Will China’s gender imbalance lead to war?

Sinophiles will want to read this book review on the history behind China’s (and to some extent India’s) ever-widening gender gap, and why one of the writers actually thinks the problem could lead to war.

In a new book, Bare Branches: Security Implications of Asia’s Surplus Male Population (MIT Press), Valerie M. Hudson and Andrea M. den Boer warn that the spread of sex selection is giving rise to a generation of restless young men who will not find mates. History, biology, and sociology all suggest that these “surplus males” will generate high levels of crime and social disorder, the authors say. Even worse, they continue, is the possibility that the governments of India and China will build up huge armies in order to provide a safety valve for the young men’s aggressive energies.

“In 2020 it may seem to China that it would be worth it to have a very bloody battle in which a lot of their young men could die in some glorious cause,” says Ms. Hudson, a professor of political science at Brigham Young University.

It presents differing viewpoints on how China’s going to deal with so many “surplus males,” but it’s obvious that for now, no one really knows.

Related post: It’s raining men in China

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Richard Burger is the author of Behind the Red Door: Sex in China, an exploration of China's sexual revolution and its clash with traditional Chinese values.

The Discussion: 3 Comments

Nothing in the two women’s arguments, however, persuades Joshua S. Goldstein, a professor emeritus of international relations at George Washington University, who wrote War and Gender: How Gender Shapes the War System and Vice Versa (Cambridge University Press, 2001). “The problem with their design is that they’re basically just picking cases that fit their hypothesis, and so you don’t know whether it’s generalizable or not,” he says. Mr. Goldstein would prefer a much more systematic study, one that would try to identify how sex ratios interact with other variables that are believed to be linked to instability and war: rapid population growth, ethnic tension, poverty, and unstable availability of resources.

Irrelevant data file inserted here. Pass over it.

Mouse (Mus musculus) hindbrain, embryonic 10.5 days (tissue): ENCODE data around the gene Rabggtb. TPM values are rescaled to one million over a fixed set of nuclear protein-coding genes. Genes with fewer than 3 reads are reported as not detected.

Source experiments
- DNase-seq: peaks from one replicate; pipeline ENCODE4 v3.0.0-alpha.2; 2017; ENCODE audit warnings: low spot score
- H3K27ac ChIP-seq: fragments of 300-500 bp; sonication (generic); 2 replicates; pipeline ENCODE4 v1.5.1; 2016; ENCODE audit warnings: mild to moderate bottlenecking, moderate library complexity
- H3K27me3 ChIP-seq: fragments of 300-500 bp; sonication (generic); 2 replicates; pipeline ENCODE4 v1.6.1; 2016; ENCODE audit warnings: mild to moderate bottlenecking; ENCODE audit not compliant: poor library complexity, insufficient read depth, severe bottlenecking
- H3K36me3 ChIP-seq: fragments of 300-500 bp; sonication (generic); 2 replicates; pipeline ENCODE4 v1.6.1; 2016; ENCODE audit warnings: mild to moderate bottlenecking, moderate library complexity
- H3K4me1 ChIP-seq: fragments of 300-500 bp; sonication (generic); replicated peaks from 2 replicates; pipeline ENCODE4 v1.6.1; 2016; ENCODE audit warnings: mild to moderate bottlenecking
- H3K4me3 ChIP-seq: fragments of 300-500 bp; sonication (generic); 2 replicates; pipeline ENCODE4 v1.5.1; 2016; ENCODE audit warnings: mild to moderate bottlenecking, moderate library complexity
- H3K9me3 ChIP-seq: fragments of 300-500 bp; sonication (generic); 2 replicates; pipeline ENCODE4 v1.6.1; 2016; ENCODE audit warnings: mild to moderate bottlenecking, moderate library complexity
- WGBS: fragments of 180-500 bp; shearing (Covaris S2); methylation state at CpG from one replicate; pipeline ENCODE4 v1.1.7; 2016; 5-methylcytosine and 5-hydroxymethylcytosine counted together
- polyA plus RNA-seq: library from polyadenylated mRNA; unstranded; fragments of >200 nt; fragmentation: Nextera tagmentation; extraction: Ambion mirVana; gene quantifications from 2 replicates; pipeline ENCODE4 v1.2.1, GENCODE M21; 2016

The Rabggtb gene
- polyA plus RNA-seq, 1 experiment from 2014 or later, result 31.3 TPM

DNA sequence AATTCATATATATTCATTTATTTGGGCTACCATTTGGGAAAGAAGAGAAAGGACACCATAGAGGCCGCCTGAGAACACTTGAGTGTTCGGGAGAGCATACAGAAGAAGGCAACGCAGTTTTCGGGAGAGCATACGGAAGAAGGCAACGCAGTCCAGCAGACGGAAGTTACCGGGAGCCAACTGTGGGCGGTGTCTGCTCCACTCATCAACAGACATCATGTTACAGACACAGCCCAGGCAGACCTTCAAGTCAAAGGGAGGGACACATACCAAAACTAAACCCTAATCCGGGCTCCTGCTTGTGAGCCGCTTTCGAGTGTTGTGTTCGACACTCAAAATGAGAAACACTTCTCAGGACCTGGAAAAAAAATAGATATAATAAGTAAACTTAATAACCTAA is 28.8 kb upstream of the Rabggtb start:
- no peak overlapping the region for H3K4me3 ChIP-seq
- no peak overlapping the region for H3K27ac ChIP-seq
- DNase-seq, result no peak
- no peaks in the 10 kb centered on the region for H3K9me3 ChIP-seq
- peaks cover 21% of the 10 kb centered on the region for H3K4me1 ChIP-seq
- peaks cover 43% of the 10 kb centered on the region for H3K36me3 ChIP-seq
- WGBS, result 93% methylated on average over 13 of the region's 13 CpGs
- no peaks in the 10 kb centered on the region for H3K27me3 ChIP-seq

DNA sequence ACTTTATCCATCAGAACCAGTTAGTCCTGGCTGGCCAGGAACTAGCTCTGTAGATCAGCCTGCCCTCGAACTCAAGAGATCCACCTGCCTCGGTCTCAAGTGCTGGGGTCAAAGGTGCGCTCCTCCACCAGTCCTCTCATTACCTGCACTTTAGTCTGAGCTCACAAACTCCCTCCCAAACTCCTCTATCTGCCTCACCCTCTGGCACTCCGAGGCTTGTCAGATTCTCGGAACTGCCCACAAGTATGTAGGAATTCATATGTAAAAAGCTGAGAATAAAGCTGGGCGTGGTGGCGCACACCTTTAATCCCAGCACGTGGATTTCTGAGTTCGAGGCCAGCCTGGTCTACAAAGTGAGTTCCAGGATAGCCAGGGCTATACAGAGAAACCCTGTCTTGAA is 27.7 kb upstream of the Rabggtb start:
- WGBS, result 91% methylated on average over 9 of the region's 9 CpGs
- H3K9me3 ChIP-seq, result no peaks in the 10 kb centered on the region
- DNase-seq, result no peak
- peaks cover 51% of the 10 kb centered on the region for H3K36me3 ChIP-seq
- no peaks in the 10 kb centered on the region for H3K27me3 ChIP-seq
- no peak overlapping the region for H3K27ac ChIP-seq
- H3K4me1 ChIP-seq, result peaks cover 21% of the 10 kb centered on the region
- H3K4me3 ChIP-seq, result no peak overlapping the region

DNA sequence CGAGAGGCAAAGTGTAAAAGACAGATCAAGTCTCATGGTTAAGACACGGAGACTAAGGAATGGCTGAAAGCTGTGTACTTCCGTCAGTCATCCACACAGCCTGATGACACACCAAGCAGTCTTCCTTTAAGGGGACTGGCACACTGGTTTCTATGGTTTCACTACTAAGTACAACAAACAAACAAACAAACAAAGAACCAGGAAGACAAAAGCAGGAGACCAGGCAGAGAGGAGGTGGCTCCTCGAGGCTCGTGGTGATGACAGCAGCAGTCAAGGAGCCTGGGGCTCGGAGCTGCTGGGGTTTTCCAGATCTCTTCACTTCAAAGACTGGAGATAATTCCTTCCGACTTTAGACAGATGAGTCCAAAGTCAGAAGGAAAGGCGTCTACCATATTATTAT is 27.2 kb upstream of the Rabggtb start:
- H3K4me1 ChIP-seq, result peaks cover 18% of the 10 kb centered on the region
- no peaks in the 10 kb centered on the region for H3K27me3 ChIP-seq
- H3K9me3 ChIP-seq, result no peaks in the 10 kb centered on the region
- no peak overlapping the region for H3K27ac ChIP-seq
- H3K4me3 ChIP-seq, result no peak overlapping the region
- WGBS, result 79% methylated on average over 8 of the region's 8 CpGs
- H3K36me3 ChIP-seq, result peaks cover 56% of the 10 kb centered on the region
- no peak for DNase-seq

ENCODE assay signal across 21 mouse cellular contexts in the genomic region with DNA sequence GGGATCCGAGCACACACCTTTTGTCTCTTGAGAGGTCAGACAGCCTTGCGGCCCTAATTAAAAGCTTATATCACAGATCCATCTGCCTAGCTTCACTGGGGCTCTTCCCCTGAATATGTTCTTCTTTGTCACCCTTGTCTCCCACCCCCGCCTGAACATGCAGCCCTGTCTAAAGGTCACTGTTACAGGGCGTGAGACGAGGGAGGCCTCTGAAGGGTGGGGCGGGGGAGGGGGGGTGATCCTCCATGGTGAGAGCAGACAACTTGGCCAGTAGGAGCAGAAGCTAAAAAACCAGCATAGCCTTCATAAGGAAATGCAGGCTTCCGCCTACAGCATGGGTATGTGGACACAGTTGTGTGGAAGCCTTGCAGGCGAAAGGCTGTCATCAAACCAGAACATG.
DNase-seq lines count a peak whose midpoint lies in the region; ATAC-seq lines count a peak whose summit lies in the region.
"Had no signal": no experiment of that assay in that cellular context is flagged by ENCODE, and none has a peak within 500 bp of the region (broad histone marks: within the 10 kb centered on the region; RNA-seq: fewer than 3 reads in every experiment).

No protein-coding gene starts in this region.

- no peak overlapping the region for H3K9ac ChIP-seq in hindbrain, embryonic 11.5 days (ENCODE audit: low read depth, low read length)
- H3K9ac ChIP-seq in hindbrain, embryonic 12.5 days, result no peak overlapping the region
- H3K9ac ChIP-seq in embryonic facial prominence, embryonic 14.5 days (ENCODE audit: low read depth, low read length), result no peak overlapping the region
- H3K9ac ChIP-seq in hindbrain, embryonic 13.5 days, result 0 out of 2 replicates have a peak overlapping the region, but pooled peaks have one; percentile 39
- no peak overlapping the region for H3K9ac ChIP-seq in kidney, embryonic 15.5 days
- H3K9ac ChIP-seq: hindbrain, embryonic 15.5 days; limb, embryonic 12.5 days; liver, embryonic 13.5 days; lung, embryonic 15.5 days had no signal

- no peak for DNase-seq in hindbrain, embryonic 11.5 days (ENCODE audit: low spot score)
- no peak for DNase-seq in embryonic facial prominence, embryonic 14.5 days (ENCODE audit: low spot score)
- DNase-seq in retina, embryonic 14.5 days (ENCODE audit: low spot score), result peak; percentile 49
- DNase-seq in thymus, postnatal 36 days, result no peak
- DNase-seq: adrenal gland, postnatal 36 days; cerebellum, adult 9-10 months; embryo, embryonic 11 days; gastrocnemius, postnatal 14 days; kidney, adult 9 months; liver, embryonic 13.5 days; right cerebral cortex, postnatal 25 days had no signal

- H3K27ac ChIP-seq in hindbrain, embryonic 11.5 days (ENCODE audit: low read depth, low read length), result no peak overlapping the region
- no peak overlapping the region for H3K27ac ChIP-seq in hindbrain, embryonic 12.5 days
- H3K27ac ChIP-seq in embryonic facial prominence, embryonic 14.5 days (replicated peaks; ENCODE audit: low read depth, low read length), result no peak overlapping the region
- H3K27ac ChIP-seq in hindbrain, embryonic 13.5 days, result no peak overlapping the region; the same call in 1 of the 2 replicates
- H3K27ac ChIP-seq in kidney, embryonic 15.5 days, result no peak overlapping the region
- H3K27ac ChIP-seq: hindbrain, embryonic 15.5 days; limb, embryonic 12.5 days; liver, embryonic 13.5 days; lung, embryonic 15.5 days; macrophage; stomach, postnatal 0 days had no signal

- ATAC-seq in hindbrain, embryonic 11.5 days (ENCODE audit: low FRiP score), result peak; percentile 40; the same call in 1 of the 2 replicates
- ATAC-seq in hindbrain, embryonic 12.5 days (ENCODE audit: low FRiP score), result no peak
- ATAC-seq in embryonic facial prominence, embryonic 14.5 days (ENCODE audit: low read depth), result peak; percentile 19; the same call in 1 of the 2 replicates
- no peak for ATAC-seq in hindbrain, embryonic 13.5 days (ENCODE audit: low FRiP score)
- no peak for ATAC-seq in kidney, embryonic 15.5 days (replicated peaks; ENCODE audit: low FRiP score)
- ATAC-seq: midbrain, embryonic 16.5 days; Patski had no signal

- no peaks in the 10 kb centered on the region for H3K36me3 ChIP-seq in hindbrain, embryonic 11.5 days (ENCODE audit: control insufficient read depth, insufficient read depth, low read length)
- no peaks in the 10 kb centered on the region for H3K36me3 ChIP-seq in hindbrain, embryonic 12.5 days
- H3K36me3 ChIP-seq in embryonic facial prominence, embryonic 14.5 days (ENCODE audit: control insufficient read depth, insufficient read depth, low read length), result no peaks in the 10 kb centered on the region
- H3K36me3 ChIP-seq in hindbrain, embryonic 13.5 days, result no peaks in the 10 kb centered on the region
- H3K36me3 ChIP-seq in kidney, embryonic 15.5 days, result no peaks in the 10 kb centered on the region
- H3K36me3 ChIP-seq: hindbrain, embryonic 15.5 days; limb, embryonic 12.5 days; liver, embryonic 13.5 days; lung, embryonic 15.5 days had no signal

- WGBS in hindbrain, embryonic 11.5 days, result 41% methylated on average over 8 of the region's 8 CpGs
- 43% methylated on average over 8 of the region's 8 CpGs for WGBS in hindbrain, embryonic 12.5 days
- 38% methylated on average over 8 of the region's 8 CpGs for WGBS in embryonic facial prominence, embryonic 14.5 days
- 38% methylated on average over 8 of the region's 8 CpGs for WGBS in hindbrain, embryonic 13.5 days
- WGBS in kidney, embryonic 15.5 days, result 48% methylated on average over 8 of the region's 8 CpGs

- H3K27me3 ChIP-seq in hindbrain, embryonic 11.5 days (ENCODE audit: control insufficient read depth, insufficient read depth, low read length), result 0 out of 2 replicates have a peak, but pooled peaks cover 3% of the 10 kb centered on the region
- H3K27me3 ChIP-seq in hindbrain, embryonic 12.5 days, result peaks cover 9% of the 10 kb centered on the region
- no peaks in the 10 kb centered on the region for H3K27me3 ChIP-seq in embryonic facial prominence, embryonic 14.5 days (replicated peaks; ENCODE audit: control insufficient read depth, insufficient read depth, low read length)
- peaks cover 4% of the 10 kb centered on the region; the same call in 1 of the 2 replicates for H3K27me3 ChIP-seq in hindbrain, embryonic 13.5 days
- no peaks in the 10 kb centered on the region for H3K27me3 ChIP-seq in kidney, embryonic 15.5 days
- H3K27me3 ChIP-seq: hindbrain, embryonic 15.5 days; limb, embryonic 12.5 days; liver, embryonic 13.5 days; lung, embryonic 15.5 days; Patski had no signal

If what he says about their methodology is true, then this is pretty bogus social science.

I find the “I don’t know what to do with all these single men so let’s put them in an army and send them to their death” scenario to be a lot less plausible than a “The only thing holding this country together is a proto-fascist belief in ‘uniting the motherland’ so let’s send a bunch of men to their death” scenario.

April 30, 2004 @ 6:27 pm | Comment

Good points, and I think their argument is pretty poorly presented as well. Interesting, but not very likely.

April 30, 2004 @ 8:10 pm | Comment

posted from Beijing

Historically, war has been the answer to gender imbalance. In Portugal, six centuries ago the king instigated a crusade against Muslims in North Africa to divert bare-branch bands who’d taken to piracy and robbery at home.

We discussed this 2020 gender imbalance time-bomb in all of my classes. The students came up with many solutions from sex change operations to war–but the smartest one came from a girl who had a brilliant capitalist/socialist idea: A world wide marriage agency coupled with a tax on marriage that would establish a fund to help the stranded young men find wives.

Other young women espoused an education campaign to combat the cultural preferences for male children. One suggested changing a tradition and having a married couple taking the family name of the bride.

There is actually a law in China forbidding a doctor from revealing the sex of an unborn child but….

May 2, 2004 @ 8:42 am | Comment

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